On one Wednesday in early June, the U.S. House of Representatives held four remote committee hearings covering topics from voting to emergency preparedness. For many working in the field of congressional reform, the transition to remote committee hearings was a resounding win. Not only do remote hearings help prevent the spread of COVID-19, but they show a kind of flexibility and technical-prowess that is too often missing from the halls of the Capitol.
However, while we applaud committees for continuing to function in this uncertain time, we must not forget that simply streaming a hearing online does not necessarily make it accessible. Each of the four hearings that took place on June 3rd were hosted on the Cisco Webex Virtual Platform which, unlike Microsoft Teams and Google Meet, does not have built in closed-captioning capabilities.
While auditory impairments are far from the only access needs Congress must consider, the lack of closed-captioning embedded into the Webex platform highlights the ongoing difficulties that the public, witnesses, staff, and congressmembers with disabilities face when attempting to engage with the legislative branch. Congress has statutory obligations to meet when it comes to accessibility, but it should go further in considering the adaptations necessary for remote proceedings that the public, members of Congress, and staff need to meaningfully participate in the legislative process.
While the term ‘accessibility’ often brings to mind physical access needs like wheelchair ramps and automatic doors, the transition away from the Capitol and onto the internet brings a host of other accessibility issues to bear. In fact, Congress (and all federal agencies) are required by law to meet accessibility standards in all of their electronic communications.
Section 508 of the Rehabilitation Act of 1973 “requires Federal agencies to ensure that members of the public with disabilities have comparable access to publicly-available information.” Section 508 specifically applies to electronic information and communications technology, which would cover any public hearing or meeting that Congress holds.
While Congress is not a federal agency, Sections 102 and 210 of the Congressional Accountability Act mandate that Congress comply with the federal accessibility requirements detailed in both the Rehabilitation Act and Americans with Disabilities Act, respectively.
The Center for Talent Innovation found that only 21% of employees with disabilities disclose them to their HR department. Given the structural and cultural biases against persons with disabilities that inhibit self-reporting, Congress should not make content accessible only when notified that a staff member, witness, or congressmember has a disability. Such an approach is not only inefficient and ineffective, but it unfairly places the burden of notification on persons with disabilities.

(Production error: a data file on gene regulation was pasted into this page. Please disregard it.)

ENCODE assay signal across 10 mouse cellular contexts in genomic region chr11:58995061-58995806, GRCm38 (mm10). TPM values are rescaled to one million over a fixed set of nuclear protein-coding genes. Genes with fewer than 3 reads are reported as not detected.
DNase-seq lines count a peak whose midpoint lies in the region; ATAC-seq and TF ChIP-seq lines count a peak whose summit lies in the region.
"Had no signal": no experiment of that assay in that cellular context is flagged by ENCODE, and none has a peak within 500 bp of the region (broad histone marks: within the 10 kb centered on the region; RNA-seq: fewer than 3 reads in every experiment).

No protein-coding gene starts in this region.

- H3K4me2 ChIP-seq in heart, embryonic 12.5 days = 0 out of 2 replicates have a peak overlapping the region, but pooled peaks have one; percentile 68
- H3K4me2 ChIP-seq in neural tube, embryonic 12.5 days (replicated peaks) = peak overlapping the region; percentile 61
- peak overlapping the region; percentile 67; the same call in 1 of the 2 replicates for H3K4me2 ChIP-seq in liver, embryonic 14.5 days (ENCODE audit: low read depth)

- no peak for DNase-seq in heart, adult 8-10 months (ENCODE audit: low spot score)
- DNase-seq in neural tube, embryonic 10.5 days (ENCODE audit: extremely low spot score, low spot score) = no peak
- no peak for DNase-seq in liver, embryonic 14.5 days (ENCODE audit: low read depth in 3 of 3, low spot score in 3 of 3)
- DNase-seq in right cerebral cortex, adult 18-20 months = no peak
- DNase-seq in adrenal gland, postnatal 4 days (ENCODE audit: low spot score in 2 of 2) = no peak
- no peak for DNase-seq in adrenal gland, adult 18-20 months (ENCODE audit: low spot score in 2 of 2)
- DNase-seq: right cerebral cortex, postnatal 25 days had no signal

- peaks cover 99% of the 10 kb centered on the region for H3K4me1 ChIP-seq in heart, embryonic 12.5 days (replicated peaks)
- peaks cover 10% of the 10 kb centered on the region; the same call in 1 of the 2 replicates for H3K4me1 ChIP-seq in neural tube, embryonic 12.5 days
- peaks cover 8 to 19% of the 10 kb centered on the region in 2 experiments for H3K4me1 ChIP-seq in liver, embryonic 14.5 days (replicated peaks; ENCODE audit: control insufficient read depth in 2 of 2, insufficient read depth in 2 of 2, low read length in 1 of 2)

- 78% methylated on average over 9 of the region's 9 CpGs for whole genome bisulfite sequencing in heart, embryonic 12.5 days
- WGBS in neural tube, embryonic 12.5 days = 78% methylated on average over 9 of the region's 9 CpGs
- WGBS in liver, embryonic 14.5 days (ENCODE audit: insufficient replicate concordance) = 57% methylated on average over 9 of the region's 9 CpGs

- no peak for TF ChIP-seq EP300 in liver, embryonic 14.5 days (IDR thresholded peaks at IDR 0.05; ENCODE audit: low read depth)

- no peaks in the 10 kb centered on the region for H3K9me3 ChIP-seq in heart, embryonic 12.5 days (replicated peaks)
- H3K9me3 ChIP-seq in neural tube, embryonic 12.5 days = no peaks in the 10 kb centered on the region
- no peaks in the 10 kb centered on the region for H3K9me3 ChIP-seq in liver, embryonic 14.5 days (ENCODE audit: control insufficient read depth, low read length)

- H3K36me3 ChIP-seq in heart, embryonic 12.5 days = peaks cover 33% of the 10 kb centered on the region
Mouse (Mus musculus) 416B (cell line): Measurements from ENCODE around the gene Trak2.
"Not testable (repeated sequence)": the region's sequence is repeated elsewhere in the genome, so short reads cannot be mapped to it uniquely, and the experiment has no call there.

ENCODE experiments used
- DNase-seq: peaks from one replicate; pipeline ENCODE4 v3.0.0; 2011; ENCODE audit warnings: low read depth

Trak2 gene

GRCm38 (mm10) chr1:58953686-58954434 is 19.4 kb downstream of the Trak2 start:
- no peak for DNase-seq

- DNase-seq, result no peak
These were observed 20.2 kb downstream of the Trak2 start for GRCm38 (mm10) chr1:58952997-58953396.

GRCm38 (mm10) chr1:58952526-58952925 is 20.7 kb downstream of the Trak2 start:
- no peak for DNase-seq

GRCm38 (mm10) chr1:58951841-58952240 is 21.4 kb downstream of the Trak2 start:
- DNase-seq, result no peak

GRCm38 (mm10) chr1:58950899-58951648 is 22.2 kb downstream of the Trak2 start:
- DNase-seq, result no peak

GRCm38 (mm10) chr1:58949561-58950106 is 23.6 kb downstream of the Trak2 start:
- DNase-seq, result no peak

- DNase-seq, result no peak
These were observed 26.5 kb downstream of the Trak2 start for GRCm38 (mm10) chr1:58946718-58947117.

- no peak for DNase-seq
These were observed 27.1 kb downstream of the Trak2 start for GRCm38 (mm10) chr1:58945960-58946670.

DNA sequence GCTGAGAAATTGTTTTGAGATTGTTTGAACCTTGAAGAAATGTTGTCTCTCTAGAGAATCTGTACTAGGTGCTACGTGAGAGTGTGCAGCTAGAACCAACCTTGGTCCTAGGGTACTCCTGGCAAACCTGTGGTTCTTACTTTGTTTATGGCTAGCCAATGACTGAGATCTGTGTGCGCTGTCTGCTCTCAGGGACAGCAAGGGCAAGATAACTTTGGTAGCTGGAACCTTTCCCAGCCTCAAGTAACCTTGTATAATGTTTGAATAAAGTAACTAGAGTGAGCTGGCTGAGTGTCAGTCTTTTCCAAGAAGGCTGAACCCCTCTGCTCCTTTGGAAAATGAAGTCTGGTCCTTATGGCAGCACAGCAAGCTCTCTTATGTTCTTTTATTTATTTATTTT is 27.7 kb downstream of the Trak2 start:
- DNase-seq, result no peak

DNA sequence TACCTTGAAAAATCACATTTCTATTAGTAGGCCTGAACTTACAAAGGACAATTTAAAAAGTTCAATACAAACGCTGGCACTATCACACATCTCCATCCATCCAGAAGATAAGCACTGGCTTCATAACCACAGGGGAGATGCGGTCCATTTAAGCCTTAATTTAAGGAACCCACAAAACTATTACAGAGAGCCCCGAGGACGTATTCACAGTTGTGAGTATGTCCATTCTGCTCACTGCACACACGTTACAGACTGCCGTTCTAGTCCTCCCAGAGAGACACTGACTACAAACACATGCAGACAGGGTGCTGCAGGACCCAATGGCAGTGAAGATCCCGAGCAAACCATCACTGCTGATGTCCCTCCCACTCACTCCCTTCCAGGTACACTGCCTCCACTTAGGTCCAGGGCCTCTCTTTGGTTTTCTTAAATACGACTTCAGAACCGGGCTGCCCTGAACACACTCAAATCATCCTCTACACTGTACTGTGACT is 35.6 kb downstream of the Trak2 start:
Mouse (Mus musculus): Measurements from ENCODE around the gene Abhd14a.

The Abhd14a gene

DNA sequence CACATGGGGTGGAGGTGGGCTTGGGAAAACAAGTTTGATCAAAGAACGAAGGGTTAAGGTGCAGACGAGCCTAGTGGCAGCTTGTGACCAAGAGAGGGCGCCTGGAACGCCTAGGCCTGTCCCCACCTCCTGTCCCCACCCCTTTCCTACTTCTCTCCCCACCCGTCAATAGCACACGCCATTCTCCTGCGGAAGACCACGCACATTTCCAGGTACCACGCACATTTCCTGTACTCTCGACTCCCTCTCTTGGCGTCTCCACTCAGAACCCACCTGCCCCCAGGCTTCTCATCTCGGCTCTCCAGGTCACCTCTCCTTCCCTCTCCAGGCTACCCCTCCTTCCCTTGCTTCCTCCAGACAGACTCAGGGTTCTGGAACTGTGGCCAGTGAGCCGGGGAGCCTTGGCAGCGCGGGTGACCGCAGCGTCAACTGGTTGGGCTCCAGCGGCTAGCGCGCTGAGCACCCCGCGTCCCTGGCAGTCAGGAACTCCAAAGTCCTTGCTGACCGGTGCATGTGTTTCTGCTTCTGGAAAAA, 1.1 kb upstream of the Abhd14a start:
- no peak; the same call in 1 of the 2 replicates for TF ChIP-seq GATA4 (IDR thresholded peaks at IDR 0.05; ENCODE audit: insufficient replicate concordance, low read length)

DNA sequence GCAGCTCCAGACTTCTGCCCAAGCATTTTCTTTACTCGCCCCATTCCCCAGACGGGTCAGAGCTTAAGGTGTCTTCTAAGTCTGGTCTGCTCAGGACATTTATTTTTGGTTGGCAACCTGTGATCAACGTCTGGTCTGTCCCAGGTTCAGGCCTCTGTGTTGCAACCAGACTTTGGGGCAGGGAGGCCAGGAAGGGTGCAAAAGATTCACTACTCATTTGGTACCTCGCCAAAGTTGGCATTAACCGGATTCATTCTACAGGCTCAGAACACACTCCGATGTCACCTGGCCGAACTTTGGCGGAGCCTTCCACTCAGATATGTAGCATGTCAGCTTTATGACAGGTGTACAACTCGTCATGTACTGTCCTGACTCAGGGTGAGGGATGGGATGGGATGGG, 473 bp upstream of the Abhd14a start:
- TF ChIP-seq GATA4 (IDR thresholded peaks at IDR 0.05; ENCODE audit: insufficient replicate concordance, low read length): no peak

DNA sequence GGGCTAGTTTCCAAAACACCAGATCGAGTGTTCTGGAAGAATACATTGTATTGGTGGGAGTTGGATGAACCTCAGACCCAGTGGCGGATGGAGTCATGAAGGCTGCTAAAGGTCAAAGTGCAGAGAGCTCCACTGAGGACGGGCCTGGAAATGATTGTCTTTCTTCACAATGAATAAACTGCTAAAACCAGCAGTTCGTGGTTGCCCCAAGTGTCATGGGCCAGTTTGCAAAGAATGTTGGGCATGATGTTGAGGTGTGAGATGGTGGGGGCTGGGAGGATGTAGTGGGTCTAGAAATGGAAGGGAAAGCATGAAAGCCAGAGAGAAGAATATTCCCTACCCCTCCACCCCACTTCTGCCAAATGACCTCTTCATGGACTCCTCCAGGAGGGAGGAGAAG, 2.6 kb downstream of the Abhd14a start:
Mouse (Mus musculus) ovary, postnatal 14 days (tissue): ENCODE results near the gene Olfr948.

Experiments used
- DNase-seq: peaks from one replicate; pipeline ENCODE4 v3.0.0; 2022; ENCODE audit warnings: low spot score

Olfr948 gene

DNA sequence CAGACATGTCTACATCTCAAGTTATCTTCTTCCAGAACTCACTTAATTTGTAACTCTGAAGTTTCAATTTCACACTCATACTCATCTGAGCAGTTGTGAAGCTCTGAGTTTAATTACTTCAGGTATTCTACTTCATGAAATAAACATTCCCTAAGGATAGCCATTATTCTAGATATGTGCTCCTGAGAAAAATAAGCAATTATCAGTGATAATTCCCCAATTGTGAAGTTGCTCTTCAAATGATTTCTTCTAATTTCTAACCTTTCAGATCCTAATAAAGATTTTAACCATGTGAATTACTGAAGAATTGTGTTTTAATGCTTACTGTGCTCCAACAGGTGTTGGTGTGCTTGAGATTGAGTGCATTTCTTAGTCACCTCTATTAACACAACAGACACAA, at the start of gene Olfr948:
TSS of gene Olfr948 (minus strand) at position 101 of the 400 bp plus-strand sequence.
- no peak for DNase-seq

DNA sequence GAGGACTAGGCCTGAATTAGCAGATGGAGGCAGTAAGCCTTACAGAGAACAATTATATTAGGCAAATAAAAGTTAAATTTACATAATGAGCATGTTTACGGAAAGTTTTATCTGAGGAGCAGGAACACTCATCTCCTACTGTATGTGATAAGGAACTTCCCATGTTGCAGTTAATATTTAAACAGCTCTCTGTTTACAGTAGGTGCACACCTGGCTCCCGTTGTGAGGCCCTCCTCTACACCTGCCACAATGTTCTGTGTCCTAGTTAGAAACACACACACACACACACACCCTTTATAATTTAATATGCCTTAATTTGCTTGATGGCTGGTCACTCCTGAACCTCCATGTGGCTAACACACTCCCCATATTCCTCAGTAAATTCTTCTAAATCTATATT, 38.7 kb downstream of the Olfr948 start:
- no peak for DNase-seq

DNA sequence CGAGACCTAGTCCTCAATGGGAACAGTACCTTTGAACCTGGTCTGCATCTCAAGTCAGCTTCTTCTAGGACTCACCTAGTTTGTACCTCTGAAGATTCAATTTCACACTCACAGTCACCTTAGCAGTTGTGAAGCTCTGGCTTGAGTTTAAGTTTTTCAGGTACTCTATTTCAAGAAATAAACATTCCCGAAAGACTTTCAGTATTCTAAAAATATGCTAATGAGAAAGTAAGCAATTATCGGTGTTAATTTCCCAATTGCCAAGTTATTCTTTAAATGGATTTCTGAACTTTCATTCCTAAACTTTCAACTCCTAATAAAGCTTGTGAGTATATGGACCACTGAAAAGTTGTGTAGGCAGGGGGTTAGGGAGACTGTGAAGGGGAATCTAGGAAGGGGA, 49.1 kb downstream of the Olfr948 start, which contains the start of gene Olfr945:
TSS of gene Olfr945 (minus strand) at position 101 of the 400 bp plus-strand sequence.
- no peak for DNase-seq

Instead, Congress should integrate accessibility into its operations from day one. Congress is already required by law to meet certain accessibility standards, but to keep content accessible as operations move online, it must make accessibility a priority from the start when considering new remote platforms. As the U.S. Department of Health and Human Services emphasizes, “It is much easier to create content that is accessible in the first place (bake it in), than to remediate content after the fact (bolt it on).”
While it is essential that Congress make operations accessible on the front end, there is no single platform or medium that will meet every person’s access needs. The Association for Talent Development writes that “Regardless of disability type, [accessibility needs] fall into these four major categories: auditory, visual, physical, and cognitive.” While captioning might help those with auditory impairments, it could overwhelm viewers with ADHD or anxiety.
As such, Congress needs to have a degree of flexibility in their operations—one that relies on technological and accessibility experts—to address novel access needs as they arise. This is not only important for members of the public who wish to view hearings and other online activities, but it is especially important for witnesses, staff, and lawmakers with disabilities. While members of the public attempting to access recorded hearings are often able to use their own devices to interact with the material after the hearing has occurred, witnesses, staff, and lawmakers must be able to participate in real time.
Embedding inclusion into the day-to-day operations of Congress, especially as it pivots online, will do two things: make content accessible to a broader cross-section of the general public; and create an environment that is more structurally and culturally accessible to persons with disabilities, opening the door for Congress to welcome more witnesses, staff, and lawmakers with disabilities down the road.